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Date:   Wed, 3 Aug 2022 09:33:48 +0000
From:   Maxim Mikityanskiy <maximmi@...dia.com>
To:     "kuba@...nel.org" <kuba@...nel.org>
CC:     "davem@...emloft.net" <davem@...emloft.net>,
        Tariq Toukan <tariqt@...dia.com>,
        Gal Pressman <gal@...dia.com>,
        "john.fastabend@...il.com" <john.fastabend@...il.com>,
        "pabeni@...hat.com" <pabeni@...hat.com>,
        "netdev@...r.kernel.org" <netdev@...r.kernel.org>,
        "edumazet@...gle.com" <edumazet@...gle.com>,
        Saeed Mahameed <saeedm@...dia.com>,
        Boris Pismenny <borisp@...dia.com>
Subject: Re: [PATCH net-next] net/tls: Use RCU API to access tls_ctx->netdev

On Tue, 2022-08-02 at 08:37 -0700, Jakub Kicinski wrote:
> On Tue, 2 Aug 2022 12:03:32 +0000 Maxim Mikityanskiy wrote:
> > > For cases like this where we don't actually hold onto the object, just
> > > take a peek at the address of it we can save a handful of LoC by using
> > > rcu_access_pointer().   
> > 
> > The documentation of rcu_access_pointer says it shouldn't be used on
> > the update side, because we lose lockdep protection:
> > 
> > --cut--
> > 
> > Although rcu_access_pointer() may also be used in cases
> > where update-side locks prevent the value of the pointer from changing,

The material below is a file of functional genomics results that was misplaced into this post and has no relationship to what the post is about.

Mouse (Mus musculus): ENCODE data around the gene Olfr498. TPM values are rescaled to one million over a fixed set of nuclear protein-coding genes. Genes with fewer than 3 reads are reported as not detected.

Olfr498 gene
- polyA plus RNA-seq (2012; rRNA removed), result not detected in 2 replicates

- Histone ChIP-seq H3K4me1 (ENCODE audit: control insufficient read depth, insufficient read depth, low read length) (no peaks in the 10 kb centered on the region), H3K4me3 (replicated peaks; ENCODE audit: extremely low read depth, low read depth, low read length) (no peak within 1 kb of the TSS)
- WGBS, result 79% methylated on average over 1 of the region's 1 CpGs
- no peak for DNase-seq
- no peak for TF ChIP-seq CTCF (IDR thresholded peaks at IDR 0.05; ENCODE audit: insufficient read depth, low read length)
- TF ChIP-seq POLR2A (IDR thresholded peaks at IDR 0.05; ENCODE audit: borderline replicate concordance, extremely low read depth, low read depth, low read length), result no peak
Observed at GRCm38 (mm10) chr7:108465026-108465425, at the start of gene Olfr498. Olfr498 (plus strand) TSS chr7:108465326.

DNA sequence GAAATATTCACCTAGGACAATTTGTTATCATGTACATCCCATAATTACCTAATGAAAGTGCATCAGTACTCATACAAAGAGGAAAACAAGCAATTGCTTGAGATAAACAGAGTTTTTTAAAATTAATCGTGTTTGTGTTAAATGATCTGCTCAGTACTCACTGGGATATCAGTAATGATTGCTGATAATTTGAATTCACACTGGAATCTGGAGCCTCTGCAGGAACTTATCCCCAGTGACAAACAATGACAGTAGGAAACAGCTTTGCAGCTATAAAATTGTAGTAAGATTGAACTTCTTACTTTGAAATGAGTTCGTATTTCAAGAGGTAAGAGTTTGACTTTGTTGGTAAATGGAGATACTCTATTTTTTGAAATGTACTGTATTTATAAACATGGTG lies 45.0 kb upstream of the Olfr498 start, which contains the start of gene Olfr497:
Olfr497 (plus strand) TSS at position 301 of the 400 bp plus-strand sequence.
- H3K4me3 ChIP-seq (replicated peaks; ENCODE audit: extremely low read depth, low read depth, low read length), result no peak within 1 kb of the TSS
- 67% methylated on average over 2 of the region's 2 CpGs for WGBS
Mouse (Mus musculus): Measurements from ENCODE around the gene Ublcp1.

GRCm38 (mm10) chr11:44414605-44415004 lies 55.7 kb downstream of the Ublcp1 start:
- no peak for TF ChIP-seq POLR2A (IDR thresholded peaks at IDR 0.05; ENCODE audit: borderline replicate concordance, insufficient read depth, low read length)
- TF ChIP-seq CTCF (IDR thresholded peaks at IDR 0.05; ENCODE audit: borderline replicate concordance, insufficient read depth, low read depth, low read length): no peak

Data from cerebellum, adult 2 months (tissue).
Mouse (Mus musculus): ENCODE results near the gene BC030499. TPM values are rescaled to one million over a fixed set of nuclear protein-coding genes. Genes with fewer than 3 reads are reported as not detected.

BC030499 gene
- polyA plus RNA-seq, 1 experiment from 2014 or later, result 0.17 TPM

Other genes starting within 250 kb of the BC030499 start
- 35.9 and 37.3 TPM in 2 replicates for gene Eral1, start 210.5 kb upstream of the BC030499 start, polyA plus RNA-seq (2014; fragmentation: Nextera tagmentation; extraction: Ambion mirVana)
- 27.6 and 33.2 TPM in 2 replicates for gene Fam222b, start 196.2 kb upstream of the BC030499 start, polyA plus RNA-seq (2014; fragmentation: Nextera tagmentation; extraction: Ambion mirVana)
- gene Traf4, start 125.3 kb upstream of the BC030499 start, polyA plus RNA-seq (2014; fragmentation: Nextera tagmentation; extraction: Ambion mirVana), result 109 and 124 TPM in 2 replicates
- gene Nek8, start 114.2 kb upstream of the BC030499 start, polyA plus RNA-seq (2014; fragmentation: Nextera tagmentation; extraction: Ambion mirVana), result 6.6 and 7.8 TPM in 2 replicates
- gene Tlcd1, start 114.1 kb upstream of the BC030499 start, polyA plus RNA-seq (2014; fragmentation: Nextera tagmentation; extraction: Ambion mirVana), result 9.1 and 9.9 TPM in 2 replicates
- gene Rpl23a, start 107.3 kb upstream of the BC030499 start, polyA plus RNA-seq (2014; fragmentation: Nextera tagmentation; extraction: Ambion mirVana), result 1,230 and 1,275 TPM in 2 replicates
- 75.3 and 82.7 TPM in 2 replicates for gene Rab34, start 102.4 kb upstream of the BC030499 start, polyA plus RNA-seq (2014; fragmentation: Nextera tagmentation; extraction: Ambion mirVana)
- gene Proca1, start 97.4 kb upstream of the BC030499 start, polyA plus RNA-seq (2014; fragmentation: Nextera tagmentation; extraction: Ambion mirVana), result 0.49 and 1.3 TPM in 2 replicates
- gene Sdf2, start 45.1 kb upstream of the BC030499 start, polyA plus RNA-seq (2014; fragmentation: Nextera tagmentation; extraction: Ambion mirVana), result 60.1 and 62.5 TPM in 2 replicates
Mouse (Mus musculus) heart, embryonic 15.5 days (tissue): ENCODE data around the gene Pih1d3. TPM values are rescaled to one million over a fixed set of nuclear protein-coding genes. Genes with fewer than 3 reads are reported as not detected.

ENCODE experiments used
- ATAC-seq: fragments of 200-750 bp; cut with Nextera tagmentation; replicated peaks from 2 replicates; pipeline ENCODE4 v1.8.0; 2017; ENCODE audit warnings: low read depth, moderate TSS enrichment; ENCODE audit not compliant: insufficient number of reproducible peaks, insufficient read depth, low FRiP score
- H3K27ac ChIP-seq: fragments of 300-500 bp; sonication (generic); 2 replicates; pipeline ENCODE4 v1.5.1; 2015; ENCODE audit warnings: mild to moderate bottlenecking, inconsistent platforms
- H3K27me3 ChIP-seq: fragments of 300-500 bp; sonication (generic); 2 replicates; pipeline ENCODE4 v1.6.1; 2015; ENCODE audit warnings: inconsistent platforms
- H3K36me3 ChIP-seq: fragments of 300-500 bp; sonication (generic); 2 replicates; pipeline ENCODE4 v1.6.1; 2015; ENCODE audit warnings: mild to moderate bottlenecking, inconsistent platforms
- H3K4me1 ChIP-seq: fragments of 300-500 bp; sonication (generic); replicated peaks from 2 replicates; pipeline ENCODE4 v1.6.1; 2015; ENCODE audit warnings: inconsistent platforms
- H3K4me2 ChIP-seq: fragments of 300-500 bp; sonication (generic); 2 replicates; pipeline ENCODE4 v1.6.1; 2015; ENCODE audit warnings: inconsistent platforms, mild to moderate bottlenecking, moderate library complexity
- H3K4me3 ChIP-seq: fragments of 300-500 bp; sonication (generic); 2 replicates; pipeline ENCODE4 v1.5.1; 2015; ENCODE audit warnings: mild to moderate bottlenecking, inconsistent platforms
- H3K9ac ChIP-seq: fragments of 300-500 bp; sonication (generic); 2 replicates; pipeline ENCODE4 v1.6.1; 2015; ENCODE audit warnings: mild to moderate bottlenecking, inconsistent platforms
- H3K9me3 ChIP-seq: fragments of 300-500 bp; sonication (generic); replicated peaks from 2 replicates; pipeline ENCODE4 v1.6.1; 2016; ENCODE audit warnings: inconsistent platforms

> > you should instead use rcu_dereference_protected() for this use case.
> 
> I think what this is trying to say is to not use the
> rcu_access_pointer() as a hack against lockdep:

Well, maybe we understand it in different ways. This is how I parsed it
(the whole comment):

1. rcu_access_pointer is not for the read side. So, it's either for the
write side or for usage outside all locks.

2. It's not for dereferencing. So, it's for reading the pointer's value
on the write side or outside all locks.

3. Although it can be used on the write side, rcu_dereference_protected
should be used. So, it's for reading the pointer's value outside all
locks.

> 
> 
> 	lock(writer_lock);
> 	/* no need for rcu_dereference() because we have writer lock */
> 	ptr = rcu_access_pointer(obj->ptr);
> 	ptr->something = 1;
> 	unlock(writer_lock);

Here I totally agree with you, this isn't a valid usage, but I think
the documentation comment doesn't recommend any usage under the write
lock.

It's just a recommendation, though, so if you prefer rcu_access_pointer
to save a few lines of code, I can switch to it. We'll just lose extra
checks and add an unnecessary READ_ONCE under the hood.

> 
> It's still perfectly fine to use access_pointer as intended on 
> the write side, which is just checking the value of the pointer, 
> not deferencing it:

Sure, it's correct, but adds an extra READ_ONCE, which is not needed
under the lock, and skips the lockdep check, which is rather redundant
in this case:

down_write(&lock);
ptr = rcu_dereference_protected(rcu_ptr, lockdep_is_held(&lock));
...
up_write(&lock);

but is more meaningful in this piece of code:
	
/* Safe, because this is the destroy flow, refcount is 0, so
 * tls_device_down can't store this field in parallel.
 */
netdev = rcu_dereference_protected(ctx->netdev,
				   !refcount_read(&ctx->refcount));

async_cleanup = netdev && ctx->tx_conf == TLS_HW;

> 
> 	lock(writer_lock);
> 	if (rcu_access_pointer(obj->ptr) == target)
> 		so_something(obj);
> 	unlock(writer_lock);

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